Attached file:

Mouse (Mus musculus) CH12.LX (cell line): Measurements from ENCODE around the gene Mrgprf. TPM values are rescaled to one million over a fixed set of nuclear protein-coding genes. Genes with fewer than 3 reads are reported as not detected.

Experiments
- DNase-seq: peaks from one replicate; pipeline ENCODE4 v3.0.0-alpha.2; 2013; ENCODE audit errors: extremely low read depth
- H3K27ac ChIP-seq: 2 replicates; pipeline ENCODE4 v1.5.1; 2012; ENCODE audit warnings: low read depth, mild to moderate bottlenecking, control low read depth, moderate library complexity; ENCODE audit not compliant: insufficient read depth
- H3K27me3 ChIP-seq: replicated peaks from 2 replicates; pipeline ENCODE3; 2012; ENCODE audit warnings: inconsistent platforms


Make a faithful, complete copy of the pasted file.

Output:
Mouse (Mus musculus) CH12.LX (cell line): Measurements from ENCODE around the gene Mrgprf. TPM values are rescaled to one million over a fixed set of nuclear protein-coding genes. Genes with fewer than 3 reads are reported as not detected.

Experiments
- DNase-seq: peaks from one replicate; pipeline ENCODE4 v3.0.0-alpha.2; 2013; ENCODE audit errors: extremely low read depth
- H3K27ac ChIP-seq: 2 replicates; pipeline ENCODE4 v1.5.1; 2012; ENCODE audit warnings: low read depth, mild to moderate bottlenecking, control low read depth, moderate library complexity; ENCODE audit not compliant: insufficient read depth
- H3K27me3 ChIP-seq: replicated peaks from 2 replicates; pipeline ENCODE3; 2012; ENCODE audit warnings: inconsistent platforms